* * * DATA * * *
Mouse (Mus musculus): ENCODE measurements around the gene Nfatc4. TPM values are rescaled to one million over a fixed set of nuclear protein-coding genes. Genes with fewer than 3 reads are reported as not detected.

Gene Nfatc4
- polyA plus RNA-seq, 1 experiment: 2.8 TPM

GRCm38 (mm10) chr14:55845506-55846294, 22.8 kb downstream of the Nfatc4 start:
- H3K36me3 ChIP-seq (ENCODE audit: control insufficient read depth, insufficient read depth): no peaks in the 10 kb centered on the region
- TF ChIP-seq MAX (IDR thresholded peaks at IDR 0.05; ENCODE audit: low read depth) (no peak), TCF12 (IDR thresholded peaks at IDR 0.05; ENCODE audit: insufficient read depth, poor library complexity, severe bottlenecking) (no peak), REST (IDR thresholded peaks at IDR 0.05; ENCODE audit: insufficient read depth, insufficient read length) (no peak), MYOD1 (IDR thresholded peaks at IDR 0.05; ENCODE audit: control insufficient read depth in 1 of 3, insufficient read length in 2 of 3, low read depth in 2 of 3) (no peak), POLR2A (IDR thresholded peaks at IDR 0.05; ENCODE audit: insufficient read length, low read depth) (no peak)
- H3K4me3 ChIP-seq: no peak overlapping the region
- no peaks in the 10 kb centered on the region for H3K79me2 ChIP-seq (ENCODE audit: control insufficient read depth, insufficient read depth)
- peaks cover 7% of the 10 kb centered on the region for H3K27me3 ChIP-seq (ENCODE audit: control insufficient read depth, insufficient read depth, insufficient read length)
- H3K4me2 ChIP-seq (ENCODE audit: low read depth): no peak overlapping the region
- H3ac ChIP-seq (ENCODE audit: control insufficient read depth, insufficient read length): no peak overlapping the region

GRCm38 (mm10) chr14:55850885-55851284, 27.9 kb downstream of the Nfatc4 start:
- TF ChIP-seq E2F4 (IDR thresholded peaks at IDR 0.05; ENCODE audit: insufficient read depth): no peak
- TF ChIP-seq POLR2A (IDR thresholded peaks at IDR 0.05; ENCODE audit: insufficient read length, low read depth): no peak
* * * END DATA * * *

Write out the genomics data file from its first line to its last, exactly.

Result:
Mouse (Mus musculus): ENCODE measurements around the gene Nfatc4. TPM values are rescaled to one million over a fixed set of nuclear protein-coding genes. Genes with fewer than 3 reads are reported as not detected.

Gene Nfatc4
- polyA plus RNA-seq, 1 experiment: 2.8 TPM

GRCm38 (mm10) chr14:55845506-55846294, 22.8 kb downstream of the Nfatc4 start:
- H3K36me3 ChIP-seq (ENCODE audit: control insufficient read depth, insufficient read depth): no peaks in the 10 kb centered on the region
- TF ChIP-seq MAX (IDR thresholded peaks at IDR 0.05; ENCODE audit: low read depth) (no peak), TCF12 (IDR thresholded peaks at IDR 0.05; ENCODE audit: insufficient read depth, poor library complexity, severe bottlenecking) (no peak), REST (IDR thresholded peaks at IDR 0.05; ENCODE audit: insufficient read depth, insufficient read length) (no peak), MYOD1 (IDR thresholded peaks at IDR 0.05; ENCODE audit: control insufficient read depth in 1 of 3, insufficient read length in 2 of 3, low read depth in 2 of 3) (no peak), POLR2A (IDR thresholded peaks at IDR 0.05; ENCODE audit: insufficient read length, low read depth) (no peak)
- H3K4me3 ChIP-seq: no peak overlapping the region
- no peaks in the 10 kb centered on the region for H3K79me2 ChIP-seq (ENCODE audit: control insufficient read depth, insufficient read depth)
- peaks cover 7% of the 10 kb centered on the region for H3K27me3 ChIP-seq (ENCODE audit: control insufficient read depth, insufficient read depth, insufficient read length)
- H3K4me2 ChIP-seq (ENCODE audit: low read depth): no peak overlapping the region
- H3ac ChIP-seq (ENCODE audit: control insufficient read depth, insufficient read length): no peak overlapping the region

GRCm38 (mm10) chr14:55850885-55851284, 27.9 kb downstream of the Nfatc4 start:
- TF ChIP-seq E2F4 (IDR thresholded peaks at IDR 0.05; ENCODE audit: insufficient read depth): no peak
- TF ChIP-seq POLR2A (IDR thresholded peaks at IDR 0.05; ENCODE audit: insufficient read length, low read depth): no peak